So Many Things Expected Of The Christian…

I have been thinking about a lot of things lately, and I am finding a very common theme that continues to permeate most of the things I am noticing and thinking about.  I am finding that there are so many expectations put on believers – far more than I expected.

Some of the examples I have seen lately:

  • A small group decided that they would pick 3 books of the Bible, and have each member read a chapter of each during the week so that we can discuss things that were learned through the reading.
  • A group decided that they really needed to better follow the great commission and focus harder on going out and making disciples.
  • I saw a blog post questioning the effectiveness of prayer, saying that we “have to” pray for x, y, and z, and that we should be praying for all peoples.
  • Numerous other things that are said that Christians “need” or “should” do.

All of these things are not bad things at all, and the going out and making disciples is a Biblical command.  However, there are two things that I struggle with in this area:  The first is the failure to recognize the effect of continuing to say things “need” and “should” be done.  The more people hear that, mentalities like the following have the potential to be formed:

  • It feels impossible to successfully do all those things all the time.
  • If I don’t do all of those things, I am failing, and I will feel guilty.
  • Even though I may not want to do these things, I’ll do them because they are expected of me.

The second is that the state of believers is not really assessed.  I guarantee that there will always be those who are struggling with their faith (like me) and who may not at all feel like going out and making disciples or praying for the nations with a group of people.  They may need some help.  It is never safe to assume that everyone will want to do x, y, or z.  But, in order to fit in, they may often do things they feel really uncomfortable with or that they don’t at all feel ready to do.  They may not feel comfortable to just volunteer that they need help.

I feel like the heart of believers is being neglected, and the focus is being turned instead to the things and behaviors that Christians ought to do.  What do you think?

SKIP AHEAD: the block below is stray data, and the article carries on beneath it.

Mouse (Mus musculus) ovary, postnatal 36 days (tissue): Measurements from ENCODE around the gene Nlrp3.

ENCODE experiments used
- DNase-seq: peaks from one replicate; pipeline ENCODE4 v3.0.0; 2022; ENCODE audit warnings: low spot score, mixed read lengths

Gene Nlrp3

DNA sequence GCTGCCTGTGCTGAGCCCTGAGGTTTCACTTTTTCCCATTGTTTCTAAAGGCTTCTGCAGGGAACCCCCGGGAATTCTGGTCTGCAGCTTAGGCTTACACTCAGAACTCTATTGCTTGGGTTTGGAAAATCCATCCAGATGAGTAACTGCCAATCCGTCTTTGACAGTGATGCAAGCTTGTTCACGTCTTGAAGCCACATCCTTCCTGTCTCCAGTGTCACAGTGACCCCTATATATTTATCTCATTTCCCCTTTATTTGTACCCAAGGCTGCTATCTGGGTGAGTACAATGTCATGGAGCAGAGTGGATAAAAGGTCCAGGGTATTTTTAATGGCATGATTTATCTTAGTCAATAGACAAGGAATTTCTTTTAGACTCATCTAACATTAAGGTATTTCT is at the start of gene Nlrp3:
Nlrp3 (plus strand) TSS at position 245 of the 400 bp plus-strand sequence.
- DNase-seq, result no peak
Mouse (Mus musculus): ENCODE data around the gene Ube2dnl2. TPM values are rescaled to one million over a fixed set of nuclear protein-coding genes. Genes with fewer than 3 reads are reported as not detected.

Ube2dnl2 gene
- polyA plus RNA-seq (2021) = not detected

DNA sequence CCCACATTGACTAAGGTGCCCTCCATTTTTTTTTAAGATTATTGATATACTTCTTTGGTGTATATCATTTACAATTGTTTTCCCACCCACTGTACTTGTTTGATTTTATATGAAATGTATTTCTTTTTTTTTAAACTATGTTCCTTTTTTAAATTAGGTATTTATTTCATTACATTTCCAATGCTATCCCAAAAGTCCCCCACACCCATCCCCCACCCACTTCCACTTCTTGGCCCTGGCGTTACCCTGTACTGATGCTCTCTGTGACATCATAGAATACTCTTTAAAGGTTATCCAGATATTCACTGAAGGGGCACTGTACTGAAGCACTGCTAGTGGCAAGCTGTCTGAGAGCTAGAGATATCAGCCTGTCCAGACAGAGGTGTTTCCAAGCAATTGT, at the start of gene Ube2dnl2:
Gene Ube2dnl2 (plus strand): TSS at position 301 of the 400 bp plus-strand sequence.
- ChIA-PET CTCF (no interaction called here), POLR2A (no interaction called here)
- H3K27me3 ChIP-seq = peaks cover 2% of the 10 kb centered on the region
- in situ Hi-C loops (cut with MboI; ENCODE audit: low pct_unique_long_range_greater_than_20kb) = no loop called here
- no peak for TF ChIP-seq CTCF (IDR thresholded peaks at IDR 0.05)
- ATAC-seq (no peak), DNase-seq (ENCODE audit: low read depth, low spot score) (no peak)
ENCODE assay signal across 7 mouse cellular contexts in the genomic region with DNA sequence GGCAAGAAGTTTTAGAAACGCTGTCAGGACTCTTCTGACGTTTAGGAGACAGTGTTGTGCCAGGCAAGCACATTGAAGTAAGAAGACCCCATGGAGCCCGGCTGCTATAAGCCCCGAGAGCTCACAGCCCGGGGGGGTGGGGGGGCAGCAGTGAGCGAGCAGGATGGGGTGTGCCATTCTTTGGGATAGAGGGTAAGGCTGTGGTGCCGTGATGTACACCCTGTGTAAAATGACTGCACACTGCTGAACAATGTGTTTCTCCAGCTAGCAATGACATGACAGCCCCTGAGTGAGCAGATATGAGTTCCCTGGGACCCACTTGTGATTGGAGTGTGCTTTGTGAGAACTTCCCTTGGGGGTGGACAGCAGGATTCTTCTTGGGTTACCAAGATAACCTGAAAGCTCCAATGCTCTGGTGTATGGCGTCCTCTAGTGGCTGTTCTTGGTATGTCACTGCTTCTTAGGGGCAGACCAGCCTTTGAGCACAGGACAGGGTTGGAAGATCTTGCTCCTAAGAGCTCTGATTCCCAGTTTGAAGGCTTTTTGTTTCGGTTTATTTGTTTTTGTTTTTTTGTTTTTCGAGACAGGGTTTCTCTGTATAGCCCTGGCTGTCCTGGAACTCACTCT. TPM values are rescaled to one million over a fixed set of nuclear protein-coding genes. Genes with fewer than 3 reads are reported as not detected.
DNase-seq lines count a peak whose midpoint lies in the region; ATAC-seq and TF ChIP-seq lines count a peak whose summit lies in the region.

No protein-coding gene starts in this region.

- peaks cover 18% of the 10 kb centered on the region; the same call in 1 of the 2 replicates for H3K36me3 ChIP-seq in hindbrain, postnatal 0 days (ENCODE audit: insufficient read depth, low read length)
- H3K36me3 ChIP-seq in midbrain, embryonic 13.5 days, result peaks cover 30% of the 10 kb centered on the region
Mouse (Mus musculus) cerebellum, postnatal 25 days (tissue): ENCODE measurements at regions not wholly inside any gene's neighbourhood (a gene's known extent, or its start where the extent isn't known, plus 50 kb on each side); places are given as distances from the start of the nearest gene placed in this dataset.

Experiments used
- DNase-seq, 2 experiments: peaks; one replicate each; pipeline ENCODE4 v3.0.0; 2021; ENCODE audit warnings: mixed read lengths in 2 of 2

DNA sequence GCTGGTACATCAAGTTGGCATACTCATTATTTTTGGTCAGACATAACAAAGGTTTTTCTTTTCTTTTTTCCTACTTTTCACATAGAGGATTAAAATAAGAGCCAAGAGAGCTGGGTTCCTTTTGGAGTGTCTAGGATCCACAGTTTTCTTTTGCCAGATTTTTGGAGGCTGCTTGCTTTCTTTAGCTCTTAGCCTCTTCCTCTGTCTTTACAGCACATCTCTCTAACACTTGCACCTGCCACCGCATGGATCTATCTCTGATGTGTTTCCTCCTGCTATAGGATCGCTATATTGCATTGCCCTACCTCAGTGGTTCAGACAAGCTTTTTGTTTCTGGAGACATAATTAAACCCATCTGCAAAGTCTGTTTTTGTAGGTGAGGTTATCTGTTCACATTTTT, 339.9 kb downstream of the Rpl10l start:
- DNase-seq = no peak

3 thoughts on “So Many Things Expected Of The Christian…

  1. I agree. We so often focus on the OUTSIDE show of what should be going on, when it’s the heart that matters. I used to be extremely guilty all the time because I wasn’t a good enough Christian doing enough for God. But the more I’ve come to accept God’s grace in my life, the more I can freely worship Him through my life without being weighed down by my or other’s expectations.

  2. If we understand the gospel rightly, we know that it isn’t what we do for God, but it is what he has done for us. Our obedience in areas of praying, reading the bible, making disciples are not “expectations” but instead they are the result of a relationship with God. Take your relationship with your spouse. You don’t do fulfill your role as husband out of expectations for marriage (as if you are following some marriage handbook). You do them out of relationship….living, relating, loving your spouse. The same is true for a Christian that rightly understand the gospel and is relating with God.

    “They may need some help. It is never safe to assume that everyone will want to do x, y, or z.” Josh, how would you recommend that we help those who “don’t feel like making disciples, praying, reading the bible, etc?”. If they aren’t doing any of these things…we know that their relationship with God is not at it’s healthiest. Just like a husband that is not spending time with is wife, is not learning more about her, and isn’t taking her out won’t be in a healthy marriage.

    For some people it is a heart issue (laziness, self-centeredness, apathy). For others it is a belief issue (relationship w/ God must be established first). Others it is a equipping issue (not knowing how to effectively read the bible, needing a tool to help pray, needs training on how to make disciples).

    So, how do we best go about helping those who “don’t feel like doing” the essentials of a disciple?

    • Jordan – That’s a good, and difficult question. I don’t think there is going to be anything close to a one-size-fits-all solution for those who are there. I can say, from my own personal experience, that for years I was essentially dead to the faith. For some reason (I can’t even recall why), I committed to reading the Bible for a while, and it transformed me (and still is). Also, having one-on-one discussions with people willing to have a good discussion with me (and not just preach at me) and observing genuine faith lived out in a few people’s lives has really helped. It’s one thing to know things about a religion, but its another to see it lived out in a way that is intriguing and desirable.

      I think, as I said in the post, that telling people all the time that we “need” to do this and that all the time is potentially dangerous for people in all different places in their beliefs. There are indeed certain things where “need” is applicable, namely, you “need” to have faith that Jesus died on the cross as a sacrifice for your sins for salvation. But, we end up using “need” and “should” in places where it’s more appropriate to say “it is good to do ___” instead. I understand that by saying “need”, we often say it for emphasis because we feel that it is very important, but many times it is not a true need. I think it is worth being careful with words here. The last thing we want to do with Christianity is paint a picture of the faith as a mile-long list of things we “need” to do. It is better to do good things because we want to do them, rather than just because we’ve been told we need to do them.

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